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Preschool and Boys

By — National Association for Single-Sex Public Education
Updated on Apr 21, 2014
Scrambled eggs for baby?

“Start him earlier, and he’ll do better.” 

Many parents believe that the earlier a child starts doing something, the better that child is likely to be at it.  Children who start reading earlier are more likely to grow up to be better readers, right? 

Maybe not. 

Let me give you an example from another field where the facts are not in dispute:  infant nutrition.  I'm old enough to remember the era three decades ago when parents would compete by comparing what their babies were eating.  "My little Johnny was eating scrambled eggs when he was six months old," one proud mother might say.

"That's nothing.  My Emily was eating roast beef and mashed potatoes when she was just three months old.  Of course we had to purée it for her first."

"So?" the third mother says.  "My Edward was eating pâté de foie gras when he was just four weeks.  No purée required!"

In the 1980's, Dr. Frank Oski - then chairman of the department of pediatrics at Johns Hopkins Medical School - published a series of studies showing that babies who start eating solid food earlier do not do better, as a rule.  On the contrary, Dr. Oski's studies showed that babies who consumed cows' milk, scrambled eggs, cheese etc. prior to one year of age were substantially more likely to have problems such as gastrointestinal bleeding, milk allergy, etc.   Starting earlier doesn't help babies do it better; in fact starting earlier can harm babies.   Family physicians and pediatricians nowadays routinely counsel parents NOT to give cows' milk, cheese, eggs, and many other foods to babies until the child is at least one year of age.

The harm may not be apparent right away.  Some of the negative effects Dr. Oski documented don’t show up for years.  The baby who is given cow's milk to drink at two months of age may thrive on it - or seem to be thriving.  Years later, however, that baby is much more likely to develop chronic problems such as milk allergy.

Preschool

What does a preschooler need?  What’s the best way to nurture the curiosity and imagination of a child at age 2, 3, or 4?  Too many parents regard the preschool years merely as preparation for school.  They drill their young children on the alphabet or on arithmetic.  They believe that if they start teaching those subjects to their child EARLIER, their child will do BETTER.

It’s “scrambled eggs for baby” all over again.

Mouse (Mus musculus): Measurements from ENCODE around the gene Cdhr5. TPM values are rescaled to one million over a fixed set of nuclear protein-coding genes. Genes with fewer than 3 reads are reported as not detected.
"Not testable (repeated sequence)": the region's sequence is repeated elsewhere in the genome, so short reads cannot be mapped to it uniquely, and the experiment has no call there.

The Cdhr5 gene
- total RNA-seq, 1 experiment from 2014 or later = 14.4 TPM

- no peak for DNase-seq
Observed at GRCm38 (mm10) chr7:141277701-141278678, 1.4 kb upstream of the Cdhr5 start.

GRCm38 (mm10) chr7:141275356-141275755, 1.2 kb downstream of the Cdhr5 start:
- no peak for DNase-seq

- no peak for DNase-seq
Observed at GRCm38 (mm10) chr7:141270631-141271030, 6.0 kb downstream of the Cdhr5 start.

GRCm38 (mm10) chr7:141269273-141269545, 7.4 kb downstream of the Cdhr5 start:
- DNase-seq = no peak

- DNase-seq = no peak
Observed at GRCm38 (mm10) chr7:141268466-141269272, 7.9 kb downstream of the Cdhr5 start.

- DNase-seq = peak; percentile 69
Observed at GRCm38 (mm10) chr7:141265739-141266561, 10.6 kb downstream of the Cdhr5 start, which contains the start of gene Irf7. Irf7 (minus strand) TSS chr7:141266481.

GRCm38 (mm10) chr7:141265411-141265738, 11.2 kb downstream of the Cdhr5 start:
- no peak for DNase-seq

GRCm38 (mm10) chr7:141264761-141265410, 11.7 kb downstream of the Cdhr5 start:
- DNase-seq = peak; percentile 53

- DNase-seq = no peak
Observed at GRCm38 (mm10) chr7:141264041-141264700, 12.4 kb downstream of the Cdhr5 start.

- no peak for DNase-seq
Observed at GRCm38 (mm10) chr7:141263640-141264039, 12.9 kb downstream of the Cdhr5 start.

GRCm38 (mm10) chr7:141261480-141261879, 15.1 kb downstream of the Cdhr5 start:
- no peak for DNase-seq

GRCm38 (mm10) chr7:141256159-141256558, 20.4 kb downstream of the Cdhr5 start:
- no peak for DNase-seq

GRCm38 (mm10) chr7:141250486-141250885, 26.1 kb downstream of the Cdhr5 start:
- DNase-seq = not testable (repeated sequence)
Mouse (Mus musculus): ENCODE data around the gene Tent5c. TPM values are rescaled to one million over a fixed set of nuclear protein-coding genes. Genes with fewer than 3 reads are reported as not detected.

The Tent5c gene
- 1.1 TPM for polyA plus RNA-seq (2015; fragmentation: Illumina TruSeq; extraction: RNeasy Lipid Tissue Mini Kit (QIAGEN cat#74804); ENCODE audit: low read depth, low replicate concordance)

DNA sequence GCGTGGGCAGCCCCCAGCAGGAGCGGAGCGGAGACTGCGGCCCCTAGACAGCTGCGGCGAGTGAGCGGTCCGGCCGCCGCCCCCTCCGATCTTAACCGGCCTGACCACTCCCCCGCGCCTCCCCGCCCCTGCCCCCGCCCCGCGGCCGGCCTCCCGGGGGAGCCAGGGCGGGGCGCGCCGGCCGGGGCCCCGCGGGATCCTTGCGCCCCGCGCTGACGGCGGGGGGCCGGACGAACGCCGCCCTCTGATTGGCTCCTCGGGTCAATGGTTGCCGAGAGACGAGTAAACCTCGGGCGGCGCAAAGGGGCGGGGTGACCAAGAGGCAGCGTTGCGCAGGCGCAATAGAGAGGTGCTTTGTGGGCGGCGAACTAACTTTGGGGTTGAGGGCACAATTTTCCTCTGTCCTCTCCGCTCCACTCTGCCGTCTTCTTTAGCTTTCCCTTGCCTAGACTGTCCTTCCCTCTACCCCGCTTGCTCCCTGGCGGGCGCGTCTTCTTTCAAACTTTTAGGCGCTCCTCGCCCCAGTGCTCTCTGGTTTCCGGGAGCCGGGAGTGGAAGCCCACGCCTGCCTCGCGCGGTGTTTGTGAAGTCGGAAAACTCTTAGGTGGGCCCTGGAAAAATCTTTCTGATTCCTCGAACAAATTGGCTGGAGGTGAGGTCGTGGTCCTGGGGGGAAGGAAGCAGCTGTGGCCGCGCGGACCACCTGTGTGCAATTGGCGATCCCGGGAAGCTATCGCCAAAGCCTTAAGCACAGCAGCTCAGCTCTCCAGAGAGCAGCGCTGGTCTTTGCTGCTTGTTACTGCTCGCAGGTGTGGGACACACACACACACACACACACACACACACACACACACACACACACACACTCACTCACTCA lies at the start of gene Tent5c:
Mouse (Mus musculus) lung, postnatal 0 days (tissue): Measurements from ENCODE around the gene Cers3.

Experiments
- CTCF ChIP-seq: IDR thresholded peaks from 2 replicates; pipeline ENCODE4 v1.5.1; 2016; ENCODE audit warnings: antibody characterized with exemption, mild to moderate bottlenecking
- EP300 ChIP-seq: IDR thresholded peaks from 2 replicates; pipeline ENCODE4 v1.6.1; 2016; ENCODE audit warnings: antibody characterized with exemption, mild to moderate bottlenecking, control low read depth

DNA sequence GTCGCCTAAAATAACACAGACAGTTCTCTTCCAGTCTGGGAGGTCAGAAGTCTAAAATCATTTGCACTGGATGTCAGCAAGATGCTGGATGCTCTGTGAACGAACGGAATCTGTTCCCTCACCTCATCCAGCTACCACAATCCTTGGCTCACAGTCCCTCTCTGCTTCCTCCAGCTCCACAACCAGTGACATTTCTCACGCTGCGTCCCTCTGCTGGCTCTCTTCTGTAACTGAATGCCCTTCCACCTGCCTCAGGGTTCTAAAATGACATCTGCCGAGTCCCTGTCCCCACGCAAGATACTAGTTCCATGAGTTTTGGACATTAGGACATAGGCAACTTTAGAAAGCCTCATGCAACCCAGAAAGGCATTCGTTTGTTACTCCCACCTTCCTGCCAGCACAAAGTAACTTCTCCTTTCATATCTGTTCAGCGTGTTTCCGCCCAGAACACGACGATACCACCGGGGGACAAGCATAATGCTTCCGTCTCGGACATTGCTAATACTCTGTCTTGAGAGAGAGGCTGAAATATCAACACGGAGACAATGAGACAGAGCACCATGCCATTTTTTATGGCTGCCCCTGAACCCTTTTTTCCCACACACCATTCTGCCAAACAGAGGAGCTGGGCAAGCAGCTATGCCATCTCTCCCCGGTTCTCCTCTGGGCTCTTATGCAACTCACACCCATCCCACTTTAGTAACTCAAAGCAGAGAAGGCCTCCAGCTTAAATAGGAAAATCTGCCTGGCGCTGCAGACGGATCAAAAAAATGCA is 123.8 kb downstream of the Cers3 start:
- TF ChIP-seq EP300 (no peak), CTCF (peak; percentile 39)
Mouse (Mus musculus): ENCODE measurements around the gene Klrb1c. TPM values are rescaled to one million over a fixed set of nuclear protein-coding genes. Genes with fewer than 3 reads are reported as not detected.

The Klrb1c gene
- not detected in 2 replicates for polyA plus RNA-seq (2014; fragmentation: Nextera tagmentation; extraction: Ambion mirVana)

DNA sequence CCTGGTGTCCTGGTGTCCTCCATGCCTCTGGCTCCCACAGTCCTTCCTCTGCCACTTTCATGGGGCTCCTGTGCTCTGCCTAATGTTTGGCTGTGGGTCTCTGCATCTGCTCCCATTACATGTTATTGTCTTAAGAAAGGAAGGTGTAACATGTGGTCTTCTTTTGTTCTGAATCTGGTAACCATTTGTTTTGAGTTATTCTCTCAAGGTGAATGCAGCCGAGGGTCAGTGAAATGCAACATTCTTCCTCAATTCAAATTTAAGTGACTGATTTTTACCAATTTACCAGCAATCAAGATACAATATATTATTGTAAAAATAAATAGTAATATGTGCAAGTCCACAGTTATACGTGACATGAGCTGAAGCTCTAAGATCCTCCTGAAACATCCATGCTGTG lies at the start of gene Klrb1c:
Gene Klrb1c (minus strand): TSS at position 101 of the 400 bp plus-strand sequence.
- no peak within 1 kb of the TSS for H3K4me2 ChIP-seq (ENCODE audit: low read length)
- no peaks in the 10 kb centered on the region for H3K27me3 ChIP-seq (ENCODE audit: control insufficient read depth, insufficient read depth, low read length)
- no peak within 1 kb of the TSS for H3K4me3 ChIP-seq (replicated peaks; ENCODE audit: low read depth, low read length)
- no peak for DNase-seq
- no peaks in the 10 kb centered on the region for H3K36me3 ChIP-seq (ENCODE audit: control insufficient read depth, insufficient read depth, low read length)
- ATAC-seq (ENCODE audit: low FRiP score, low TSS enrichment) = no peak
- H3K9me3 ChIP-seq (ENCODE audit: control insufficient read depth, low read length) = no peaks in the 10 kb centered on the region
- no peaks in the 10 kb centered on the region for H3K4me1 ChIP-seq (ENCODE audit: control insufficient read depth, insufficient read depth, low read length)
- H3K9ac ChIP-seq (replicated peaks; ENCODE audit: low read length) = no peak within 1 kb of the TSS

Starting academic tasks TOO EARLY is usually a bad choice for most children age 2, 3, and 4.  For most kids, it’s just not developmentally appropriate – and the end result, some years down the road, is likely to be a boy who is bored, a boy who is likely to be (mis)diagnosed as having ADHD.  He doesn’t have ADHD.  He’s just bored.  Rather than drilling your four-year-old on the alphabet, get him outdoors.  Allow him to engage the real world, the world of nature.  A boy who splashes in a pond chasing after a tadpole is much more likely to develop a real interest in tadpoles and frogs than is a boy who merely sees a photo of a tadpole in a book or online.  Richard Louv, in his book Last Child in the Woods, presents evidence that preschoolers today spend much less time outdoors compared with 20 or 30 years ago.  The result, according to Mr. Louv, is that when these kids start school, they are much less likely to CARE about tadpoles or frogs.  Seeing a photo of a tadpole won’t inspire a young boy the way chasing after a tadpole in a pond will.  And I think Mr. Louv makes a strong case.  First-hand experience of the natural world should be part of your preschooler’s experience.  Make sure it happens every single day if possible.

When you go to visit a preschool, trying to decide whether it’s right for your son, ask yourself some questions as you take a look around.  Questions such as:  Do the children have some unstructured time outdoors, every day?  Are the children expected to “sit still and be quiet” for story time?  Does the preschool offer something like “Noisy Time Story Time”?  Keep in mind that the best learning environment for your 3-year-old son may be utterly different from the best learning environment for YOU.  As an adult, you may learn best in a quiet room, free of distractions.  But many 3-year-old boys learn best in a noisy, buzzing, lively playroom. I first made this point in a scholarly paper I wrote in 2001 for the American Psychological Association (Adobe PDF required for this download).  I expanded on this idea, with more recent evidence, in my second book Boys Adrift.

Leonard Sax, MD, PhD Executive Director, NASSPE 19710 Fisher Avenue, Suite J Poolesville, MD  20837 Telephone: 301 461 5065

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